Zhang Luyuan, a 33-year-old staff worker at a tourist attraction in the Chinese city of Fuzhou in Fujian Province, once indulged in blind-box purchases. “Those who buy blind boxes have a bit of wishful thinking and want to get what they want with less money,” he said by phone. But after spending $60 on a mystery box for what he thought were high-quality sport jerseys, he found subpar products inside.
“Since buying that blind box, I learned that meat pies won’t fall from the sky, and I have been buying the products the honest way,” he said, using an idiom similar to “there’s no free lunch.”
He said the delivery of living animals in mystery packages was tantamount to abuse, a lucrative way for breeders perhaps to get rid of those that are ill and unlikely to survive.
ZTO Express, the company behind both botched shipments of animals this month, could not be reached for comment. In a statement on May 4, it apologized for failing to enforce safety laws and said that it needed to “uphold correct life values.”
The company added that it would close the Chengdu delivery facility where the 160 crates were found, would cooperate with the police investigation and would enhance safety training. In another statement on Wednesday, ZTO said it had sought to regulate and reverse the delivery of live animals since May 5. The company added that the animals found in Suzhou were already being returned to their place of origin, but had been stranded at a shipment centers.
The police and postal authorities in Chengdu and Suzhou also could not immediately be reached for comment.
The backlash this month has prompted many breeders to remove their listings from popular e-commerce sites such as Pinduoduo and Taobao.
Li Ruoshui, a 19-year-old university student in Shanghai, said he had bought more than a dozen blind boxes of Harry Potter and anime figurines as gifts over the past two years.
“My sister really enjoys the surprise when opening the box, because you don’t know what you’re going to get,” he said in a phone interview. “I think that’s how blind boxes stand out from other products.”
But he said that the concept of blind boxes should never be extended to living animals, and questioned whether the customers who buy pet boxes actually want to take care of the animals inside or are doing it for the novelty.
“I will never buy pet boxes,” he said. “I like small animals, and transporting them in blind boxes is very unsafe and increases the chances of their abandonment.”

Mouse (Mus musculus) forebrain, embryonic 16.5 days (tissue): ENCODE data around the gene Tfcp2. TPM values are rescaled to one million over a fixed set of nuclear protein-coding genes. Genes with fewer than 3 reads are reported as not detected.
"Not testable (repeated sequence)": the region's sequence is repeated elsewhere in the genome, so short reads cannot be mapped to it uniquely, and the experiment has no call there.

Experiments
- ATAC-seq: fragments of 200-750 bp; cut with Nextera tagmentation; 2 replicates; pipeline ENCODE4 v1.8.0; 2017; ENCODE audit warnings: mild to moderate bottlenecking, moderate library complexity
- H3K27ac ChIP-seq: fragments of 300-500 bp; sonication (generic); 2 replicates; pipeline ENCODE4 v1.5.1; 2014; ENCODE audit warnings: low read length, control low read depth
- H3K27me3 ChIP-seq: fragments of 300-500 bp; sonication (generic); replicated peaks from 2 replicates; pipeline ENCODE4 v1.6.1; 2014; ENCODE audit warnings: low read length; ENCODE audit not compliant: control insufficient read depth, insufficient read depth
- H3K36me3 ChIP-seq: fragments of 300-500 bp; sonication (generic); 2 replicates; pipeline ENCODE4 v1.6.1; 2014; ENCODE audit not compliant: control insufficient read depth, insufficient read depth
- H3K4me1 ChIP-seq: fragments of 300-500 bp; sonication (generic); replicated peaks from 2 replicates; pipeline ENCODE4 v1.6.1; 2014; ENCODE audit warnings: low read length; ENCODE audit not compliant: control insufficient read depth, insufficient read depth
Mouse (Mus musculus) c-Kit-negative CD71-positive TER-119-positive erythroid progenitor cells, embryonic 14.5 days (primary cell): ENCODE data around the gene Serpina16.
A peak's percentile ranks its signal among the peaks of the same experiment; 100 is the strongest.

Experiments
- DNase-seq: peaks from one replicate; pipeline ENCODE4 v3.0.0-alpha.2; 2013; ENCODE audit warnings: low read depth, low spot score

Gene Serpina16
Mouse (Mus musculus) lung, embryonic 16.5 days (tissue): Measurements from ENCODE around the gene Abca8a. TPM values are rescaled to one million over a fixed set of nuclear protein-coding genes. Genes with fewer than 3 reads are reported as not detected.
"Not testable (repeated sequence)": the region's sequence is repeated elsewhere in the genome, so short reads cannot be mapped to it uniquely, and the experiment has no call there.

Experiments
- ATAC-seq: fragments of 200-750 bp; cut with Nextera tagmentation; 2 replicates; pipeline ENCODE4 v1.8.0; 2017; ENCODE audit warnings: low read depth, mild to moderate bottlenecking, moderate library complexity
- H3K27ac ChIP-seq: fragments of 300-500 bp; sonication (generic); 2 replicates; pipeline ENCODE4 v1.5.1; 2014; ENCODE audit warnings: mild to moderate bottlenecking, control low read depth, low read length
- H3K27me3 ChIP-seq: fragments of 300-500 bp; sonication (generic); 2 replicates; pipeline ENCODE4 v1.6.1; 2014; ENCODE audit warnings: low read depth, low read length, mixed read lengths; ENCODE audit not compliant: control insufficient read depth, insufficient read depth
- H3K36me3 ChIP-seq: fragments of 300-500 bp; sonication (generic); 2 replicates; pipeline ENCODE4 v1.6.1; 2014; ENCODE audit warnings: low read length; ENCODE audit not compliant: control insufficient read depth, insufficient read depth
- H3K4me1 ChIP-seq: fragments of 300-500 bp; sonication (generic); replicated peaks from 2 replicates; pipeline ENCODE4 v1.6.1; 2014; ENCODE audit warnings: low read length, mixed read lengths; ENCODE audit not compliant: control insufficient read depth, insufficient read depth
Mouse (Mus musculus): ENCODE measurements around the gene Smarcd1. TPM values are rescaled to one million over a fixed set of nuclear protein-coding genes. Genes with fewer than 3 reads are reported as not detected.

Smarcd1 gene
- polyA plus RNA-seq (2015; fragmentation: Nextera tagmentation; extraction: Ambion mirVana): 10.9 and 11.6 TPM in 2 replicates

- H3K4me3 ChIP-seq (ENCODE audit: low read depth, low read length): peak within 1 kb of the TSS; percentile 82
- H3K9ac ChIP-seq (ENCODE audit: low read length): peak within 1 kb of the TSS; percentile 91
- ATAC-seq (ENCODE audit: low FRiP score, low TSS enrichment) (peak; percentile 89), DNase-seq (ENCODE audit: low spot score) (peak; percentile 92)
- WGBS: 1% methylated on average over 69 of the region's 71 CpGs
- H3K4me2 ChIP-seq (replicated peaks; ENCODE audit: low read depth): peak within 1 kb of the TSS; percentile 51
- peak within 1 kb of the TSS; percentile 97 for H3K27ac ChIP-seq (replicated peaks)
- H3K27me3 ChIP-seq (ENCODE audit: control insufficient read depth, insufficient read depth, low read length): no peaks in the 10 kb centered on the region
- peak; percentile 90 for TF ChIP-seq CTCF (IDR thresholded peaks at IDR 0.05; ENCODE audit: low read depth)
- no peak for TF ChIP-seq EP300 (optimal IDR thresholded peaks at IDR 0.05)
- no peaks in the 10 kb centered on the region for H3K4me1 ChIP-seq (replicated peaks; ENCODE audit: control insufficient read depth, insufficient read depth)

The group will largely restrict itself to the last 2,000 years, but Dr. Black said some detours are irresistible, like the Tomb of the Eagles, a 5,000-year-old stone-age site in the Orkney Islands known officially as the Ibister Chambered Cairn. The cairn, or tomb, held about 16,000 human bones, and the remains of about 30 white-tailed sea eagles, Dr. Black said. “They were deposited over quite a significant period of time,” he said, “so it was people coming back, putting eagle remains in there.”
He said: “The key question that nobody has really answered at the moment is whether people went out and killed and then deposited them as a sort of an offering. There is a suggestion that they may have been pets.” If that were the case, the eagles would have probably been eating a different diet than wild eagles that were foraging at sea.
Dr. Sykes sees much of the human habit of feeding animals in the light of domestication, which she says happened as much through the process of humans feeding animals as it did through catching and corralling them to eat. That seems clear enough with our close companions, dogs and cats.
It also seems that some animals that we now eat, like chickens and rabbits, may have first come into our lives not as food, but as eaters.
And, she said, “domestication is not this thing that happened way back when, in this kind of neolithic moment where everybody got together and goes, we’re going to domesticate animals. I just don’t buy it. I think it’s something that has not only continued throughout time, but it’s really accelerating.”
Bird feeding is just one example, and that sets off warning bells for her, because domestication and extinction often go together even if the cause and effect isn’t clear.
The aurochs gave way to cattle. There are plenty of domestic cats in Britain, but just a few Scottish wildcats. Wolves are still here but not the wolves that dogs descended from. They are extinct. And modern wolves are just hanging on, while dogs might number a billion. Their future, at least in terms of numbers, is bright. As long as there are people, there will be dogs. No one knows what they will look like, and whether we will have to brush their teeth day and night, and spend a fortune on their haircuts. But they will be here.
The same cannot be said of wolves. And as wild creatures go extinct, we all lose.
For a zoo to let a leopard escape is worrisome. To lose three of them and fail to warn residents for days seems something else altogether.